Author Topic: SpaceX F9 : Starlink group 4-29 : VSFB SLC-4E : 5 October 2022 (23:10 UTC)  (Read 26283 times)

Offline Steven Pietrobon

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Akin's Laws of Spacecraft Design #1:  Engineering is done with numbers.  Analysis without numbers is only an opinion.

Offline leetdan

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https://twitter.com/thejackbeyer/status/1577807251942780928

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STARlink. A SpaceX Falcon 9 transits our star while lofting the Starlink 4-29 group into orbit from Vandenberg Space Force Base this afternoon. @NASASpaceflight

This, but as a Metal Print in the Shop? :D

Offline zubenelgenubi

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Still public at 04:00 UTC.
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Online FutureSpaceTourist

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https://twitter.com/tskelso/status/1577940547171364864

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CelesTrak has ephemeris-based SupGP data for 44 of 52 satellites from the #Starlink Group 4-29 launch (2022-125) from Cape Canaveral on 2022-10-05 at 23:10:30 UTC: celestrak.org/NORAD/elements…. We expect to receive the rest soon.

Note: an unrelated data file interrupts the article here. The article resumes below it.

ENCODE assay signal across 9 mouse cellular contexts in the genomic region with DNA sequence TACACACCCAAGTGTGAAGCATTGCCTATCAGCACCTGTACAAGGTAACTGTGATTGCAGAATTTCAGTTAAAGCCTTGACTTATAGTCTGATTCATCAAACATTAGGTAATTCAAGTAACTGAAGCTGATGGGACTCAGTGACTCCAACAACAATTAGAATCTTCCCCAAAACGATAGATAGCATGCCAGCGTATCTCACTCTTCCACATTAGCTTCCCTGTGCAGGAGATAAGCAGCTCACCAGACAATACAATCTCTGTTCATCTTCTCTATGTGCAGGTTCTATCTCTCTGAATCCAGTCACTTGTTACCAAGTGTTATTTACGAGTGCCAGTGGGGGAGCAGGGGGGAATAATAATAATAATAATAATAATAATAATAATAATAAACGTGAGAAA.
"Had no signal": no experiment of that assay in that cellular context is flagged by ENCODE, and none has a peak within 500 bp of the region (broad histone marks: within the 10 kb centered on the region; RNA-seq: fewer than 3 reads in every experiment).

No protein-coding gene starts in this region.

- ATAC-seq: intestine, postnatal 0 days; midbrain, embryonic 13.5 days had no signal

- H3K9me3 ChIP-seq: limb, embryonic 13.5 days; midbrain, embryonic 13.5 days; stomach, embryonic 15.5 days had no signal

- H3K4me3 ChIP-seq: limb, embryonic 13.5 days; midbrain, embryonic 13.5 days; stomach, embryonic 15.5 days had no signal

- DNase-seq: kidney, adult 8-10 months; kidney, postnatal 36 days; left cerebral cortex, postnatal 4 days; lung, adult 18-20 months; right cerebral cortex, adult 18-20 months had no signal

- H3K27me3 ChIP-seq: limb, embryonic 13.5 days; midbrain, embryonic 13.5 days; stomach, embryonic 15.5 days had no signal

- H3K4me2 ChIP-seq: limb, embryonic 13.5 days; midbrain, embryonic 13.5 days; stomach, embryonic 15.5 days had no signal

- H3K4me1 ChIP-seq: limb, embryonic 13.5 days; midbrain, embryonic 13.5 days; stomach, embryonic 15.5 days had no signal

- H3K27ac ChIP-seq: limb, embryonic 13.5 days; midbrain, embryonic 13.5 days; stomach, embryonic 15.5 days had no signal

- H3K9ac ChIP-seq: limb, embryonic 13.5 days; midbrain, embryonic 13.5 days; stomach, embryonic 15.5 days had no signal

Offline Rondaz

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Orbital Launch no. 129 of 2022

Starlink L62 | SpaceX | Oct 05 | 2310 UTC

@SpaceX successfully launched another batch of 52 #Starlink V1.5🛰️ (G4-29) on its #Falcon9 FT (booster #B1071.5) from pad SLC-4E, @SLDelta30, California.

https://twitter.com/SpaceIntellige3/status/1577958175042682888

Online FutureSpaceTourist

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https://twitter.com/elonmusk/status/1578055594573004800

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Starlink view of 2nd stage deorbit burn

Edit to add: I’m guessing this is yesterday’s launch - happy to move if/when we know better.
« Last Edit: 10/06/2022 04:16 pm by FutureSpaceTourist »

Online FutureSpaceTourist

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Offline Rondaz

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Wildfire ignition of the second stage of a Falcon 9.

https://twitter.com/SpaceNosey/status/1578287711303393280

Online OneSpeed

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Here is a comparison between the webcast telemetry for Starlink missions S-26 and S-29. Although both missions deployed 52 Starlink satellites to the same 53.2° inclination, S-26 launched from Kennedy Space Center (KSC) LC-39A on the east coast, and S-29 from Vandenberg Space Launch Center (VSLC) SLC-4E on the west coast. The two launch sites have different latitudes, and hence different starting velocities due to the rotation of the Earth.

MissionLaunch siteLatitudeRotational velocity
S-26KSC LC-39A28.5°N407m/s
S-29VSLC SLC-4E34.7°N380m/s